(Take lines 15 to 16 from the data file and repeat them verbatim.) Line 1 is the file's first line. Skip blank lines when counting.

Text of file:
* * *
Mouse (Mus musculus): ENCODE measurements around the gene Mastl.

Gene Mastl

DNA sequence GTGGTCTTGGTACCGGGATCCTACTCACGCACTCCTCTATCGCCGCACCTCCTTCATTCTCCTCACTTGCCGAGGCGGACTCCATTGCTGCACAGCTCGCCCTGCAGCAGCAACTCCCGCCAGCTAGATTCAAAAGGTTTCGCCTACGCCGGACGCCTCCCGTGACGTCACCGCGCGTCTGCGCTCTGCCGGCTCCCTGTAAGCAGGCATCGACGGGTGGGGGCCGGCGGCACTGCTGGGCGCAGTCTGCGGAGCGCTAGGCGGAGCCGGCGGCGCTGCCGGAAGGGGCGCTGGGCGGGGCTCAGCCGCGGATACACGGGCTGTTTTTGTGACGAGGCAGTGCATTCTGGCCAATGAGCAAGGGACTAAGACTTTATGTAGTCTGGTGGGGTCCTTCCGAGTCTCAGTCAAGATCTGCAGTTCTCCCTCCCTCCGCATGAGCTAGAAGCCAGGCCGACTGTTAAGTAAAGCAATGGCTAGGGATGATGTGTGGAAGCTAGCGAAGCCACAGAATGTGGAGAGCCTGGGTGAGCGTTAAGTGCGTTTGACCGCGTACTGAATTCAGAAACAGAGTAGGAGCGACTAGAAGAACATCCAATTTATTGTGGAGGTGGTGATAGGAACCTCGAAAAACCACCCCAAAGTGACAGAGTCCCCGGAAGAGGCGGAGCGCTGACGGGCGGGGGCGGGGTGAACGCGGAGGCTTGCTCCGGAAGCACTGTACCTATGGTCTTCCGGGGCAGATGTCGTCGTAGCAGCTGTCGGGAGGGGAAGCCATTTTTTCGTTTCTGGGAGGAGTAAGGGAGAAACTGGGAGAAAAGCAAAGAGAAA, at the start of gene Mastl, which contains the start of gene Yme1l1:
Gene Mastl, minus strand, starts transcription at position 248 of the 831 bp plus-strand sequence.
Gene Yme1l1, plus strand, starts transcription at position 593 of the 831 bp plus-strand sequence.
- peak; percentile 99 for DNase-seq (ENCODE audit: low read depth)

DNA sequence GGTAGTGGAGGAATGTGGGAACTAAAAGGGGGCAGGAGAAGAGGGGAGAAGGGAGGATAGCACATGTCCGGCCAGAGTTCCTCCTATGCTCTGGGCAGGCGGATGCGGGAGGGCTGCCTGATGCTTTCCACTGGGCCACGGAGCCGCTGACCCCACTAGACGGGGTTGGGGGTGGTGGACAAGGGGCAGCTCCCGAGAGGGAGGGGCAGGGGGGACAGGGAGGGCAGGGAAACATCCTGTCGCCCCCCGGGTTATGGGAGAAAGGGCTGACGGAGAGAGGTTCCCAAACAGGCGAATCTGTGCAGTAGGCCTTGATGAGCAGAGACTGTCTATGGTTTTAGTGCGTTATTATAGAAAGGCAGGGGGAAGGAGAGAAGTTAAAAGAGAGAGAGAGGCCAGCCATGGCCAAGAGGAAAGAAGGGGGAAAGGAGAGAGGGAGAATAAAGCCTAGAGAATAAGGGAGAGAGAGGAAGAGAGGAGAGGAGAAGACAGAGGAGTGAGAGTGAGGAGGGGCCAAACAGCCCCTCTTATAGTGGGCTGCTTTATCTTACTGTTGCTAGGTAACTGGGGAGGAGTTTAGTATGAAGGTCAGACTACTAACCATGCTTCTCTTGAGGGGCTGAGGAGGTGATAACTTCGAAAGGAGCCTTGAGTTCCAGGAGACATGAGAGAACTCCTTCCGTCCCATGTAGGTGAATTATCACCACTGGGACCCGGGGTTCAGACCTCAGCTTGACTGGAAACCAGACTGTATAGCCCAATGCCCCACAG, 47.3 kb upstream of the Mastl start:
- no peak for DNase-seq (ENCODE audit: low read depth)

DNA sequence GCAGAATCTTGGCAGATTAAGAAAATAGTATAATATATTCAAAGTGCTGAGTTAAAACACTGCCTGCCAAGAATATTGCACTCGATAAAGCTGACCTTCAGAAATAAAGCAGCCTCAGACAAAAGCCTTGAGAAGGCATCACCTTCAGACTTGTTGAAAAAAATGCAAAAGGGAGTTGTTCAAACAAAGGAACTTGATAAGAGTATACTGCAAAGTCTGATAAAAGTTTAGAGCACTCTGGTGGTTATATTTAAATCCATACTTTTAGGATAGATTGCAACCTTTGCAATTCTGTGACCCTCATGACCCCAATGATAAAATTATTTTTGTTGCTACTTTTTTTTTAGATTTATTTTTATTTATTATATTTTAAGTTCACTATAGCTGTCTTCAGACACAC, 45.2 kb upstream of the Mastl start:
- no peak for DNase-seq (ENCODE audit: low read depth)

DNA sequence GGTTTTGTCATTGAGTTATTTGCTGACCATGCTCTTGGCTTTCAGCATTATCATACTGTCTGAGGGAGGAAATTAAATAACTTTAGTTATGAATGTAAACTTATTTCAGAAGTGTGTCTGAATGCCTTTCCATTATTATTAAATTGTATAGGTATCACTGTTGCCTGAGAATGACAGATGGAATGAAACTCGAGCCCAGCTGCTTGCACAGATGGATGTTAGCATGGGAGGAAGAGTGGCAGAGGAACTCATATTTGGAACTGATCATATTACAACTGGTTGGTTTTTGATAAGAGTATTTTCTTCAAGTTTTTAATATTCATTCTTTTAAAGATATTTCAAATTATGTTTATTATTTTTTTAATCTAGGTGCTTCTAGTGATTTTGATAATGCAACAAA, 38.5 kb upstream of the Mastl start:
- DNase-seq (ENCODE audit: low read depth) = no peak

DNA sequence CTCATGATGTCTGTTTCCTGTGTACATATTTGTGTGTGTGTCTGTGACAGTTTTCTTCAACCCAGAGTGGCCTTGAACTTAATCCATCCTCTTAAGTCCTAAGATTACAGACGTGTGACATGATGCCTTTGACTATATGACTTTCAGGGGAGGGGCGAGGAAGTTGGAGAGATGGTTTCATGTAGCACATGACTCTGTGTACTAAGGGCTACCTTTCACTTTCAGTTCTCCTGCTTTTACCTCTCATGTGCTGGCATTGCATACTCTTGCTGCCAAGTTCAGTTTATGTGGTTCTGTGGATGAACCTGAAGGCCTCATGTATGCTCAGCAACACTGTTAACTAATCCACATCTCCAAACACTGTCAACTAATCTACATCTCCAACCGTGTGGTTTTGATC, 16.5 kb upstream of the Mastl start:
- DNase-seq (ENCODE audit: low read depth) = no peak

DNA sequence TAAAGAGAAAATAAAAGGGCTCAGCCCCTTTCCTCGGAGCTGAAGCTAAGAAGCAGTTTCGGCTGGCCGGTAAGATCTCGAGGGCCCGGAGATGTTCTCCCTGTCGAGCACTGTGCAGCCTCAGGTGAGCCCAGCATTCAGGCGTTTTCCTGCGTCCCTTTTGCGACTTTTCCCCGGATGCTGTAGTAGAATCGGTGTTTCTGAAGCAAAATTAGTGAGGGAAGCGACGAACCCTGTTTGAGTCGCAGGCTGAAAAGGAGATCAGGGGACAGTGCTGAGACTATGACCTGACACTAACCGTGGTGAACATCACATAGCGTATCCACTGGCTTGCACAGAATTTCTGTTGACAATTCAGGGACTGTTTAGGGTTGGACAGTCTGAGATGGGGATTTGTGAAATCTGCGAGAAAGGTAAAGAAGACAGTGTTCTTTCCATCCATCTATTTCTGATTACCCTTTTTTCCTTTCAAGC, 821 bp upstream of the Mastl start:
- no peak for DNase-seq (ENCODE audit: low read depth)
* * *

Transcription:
DNA sequence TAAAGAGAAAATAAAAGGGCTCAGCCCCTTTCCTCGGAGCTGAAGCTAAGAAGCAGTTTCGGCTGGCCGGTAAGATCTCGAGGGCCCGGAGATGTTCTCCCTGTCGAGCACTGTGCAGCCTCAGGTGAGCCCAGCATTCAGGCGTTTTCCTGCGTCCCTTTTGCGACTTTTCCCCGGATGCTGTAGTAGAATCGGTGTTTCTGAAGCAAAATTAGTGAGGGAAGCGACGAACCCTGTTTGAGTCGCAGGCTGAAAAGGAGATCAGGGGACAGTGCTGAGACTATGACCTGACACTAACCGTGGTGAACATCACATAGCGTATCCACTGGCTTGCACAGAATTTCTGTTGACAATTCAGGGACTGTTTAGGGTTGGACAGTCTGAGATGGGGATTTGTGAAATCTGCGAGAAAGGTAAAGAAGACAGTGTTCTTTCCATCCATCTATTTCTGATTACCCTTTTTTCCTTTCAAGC, 821 bp upstream of the Mastl start:
- no peak for DNase-seq (ENCODE audit: low read depth)